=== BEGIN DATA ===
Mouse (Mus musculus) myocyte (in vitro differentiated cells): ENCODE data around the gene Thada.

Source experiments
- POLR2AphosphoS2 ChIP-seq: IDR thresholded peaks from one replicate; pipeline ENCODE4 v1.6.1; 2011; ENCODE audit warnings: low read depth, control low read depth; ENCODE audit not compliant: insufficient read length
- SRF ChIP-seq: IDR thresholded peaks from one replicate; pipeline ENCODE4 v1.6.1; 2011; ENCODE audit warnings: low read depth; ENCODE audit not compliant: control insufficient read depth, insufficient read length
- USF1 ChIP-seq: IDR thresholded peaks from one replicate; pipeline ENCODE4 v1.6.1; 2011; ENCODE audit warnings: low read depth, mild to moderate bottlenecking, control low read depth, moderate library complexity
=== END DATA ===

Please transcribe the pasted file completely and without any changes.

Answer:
Mouse (Mus musculus) myocyte (in vitro differentiated cells): ENCODE data around the gene Thada.

Source experiments
- POLR2AphosphoS2 ChIP-seq: IDR thresholded peaks from one replicate; pipeline ENCODE4 v1.6.1; 2011; ENCODE audit warnings: low read depth, control low read depth; ENCODE audit not compliant: insufficient read length
- SRF ChIP-seq: IDR thresholded peaks from one replicate; pipeline ENCODE4 v1.6.1; 2011; ENCODE audit warnings: low read depth; ENCODE audit not compliant: control insufficient read depth, insufficient read length
- USF1 ChIP-seq: IDR thresholded peaks from one replicate; pipeline ENCODE4 v1.6.1; 2011; ENCODE audit warnings: low read depth, mild to moderate bottlenecking, control low read depth, moderate library complexity